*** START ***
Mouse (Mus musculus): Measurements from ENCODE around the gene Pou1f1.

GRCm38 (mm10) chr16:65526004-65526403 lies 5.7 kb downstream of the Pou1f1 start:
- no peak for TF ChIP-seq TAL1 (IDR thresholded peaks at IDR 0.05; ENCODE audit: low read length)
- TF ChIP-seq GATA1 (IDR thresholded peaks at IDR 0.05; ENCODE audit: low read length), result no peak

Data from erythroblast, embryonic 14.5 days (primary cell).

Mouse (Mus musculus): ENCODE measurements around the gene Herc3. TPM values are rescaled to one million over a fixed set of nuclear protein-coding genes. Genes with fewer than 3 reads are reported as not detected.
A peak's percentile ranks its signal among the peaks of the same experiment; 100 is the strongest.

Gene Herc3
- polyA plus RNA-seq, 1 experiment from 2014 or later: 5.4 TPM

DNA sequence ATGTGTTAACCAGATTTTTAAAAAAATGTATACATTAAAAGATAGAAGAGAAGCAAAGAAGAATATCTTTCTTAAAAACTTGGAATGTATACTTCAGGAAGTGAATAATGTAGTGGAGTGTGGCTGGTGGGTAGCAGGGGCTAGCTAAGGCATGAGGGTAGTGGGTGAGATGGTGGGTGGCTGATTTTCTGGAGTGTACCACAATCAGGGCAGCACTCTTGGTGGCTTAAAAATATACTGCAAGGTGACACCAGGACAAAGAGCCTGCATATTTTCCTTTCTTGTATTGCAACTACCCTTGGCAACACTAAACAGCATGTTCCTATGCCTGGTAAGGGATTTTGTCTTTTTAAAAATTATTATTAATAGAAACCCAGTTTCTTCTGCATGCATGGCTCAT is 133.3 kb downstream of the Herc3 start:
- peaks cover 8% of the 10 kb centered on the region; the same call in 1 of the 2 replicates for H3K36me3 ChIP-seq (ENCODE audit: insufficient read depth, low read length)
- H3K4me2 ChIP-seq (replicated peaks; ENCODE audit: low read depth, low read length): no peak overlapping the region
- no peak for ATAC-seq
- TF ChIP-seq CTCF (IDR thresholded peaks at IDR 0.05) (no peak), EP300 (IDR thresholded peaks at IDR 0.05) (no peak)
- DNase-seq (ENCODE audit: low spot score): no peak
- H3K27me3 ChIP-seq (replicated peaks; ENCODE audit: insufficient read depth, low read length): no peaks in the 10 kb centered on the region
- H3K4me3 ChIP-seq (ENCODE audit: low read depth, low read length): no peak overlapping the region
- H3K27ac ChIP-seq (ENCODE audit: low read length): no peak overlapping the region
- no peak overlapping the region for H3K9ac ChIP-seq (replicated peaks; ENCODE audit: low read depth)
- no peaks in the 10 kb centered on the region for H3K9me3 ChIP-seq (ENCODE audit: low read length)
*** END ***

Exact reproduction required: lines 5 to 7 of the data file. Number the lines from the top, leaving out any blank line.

Data from erythroblast, embryonic 14.5 days (primary cell).

Mouse (Mus musculus): ENCODE measurements around the gene Herc3. TPM values are rescaled to one million over a fixed set of nuclear protein-coding genes. Genes with fewer than 3 reads are reported as not detected.
A peak's percentile ranks its signal among the peaks of the same experiment; 100 is the strongest.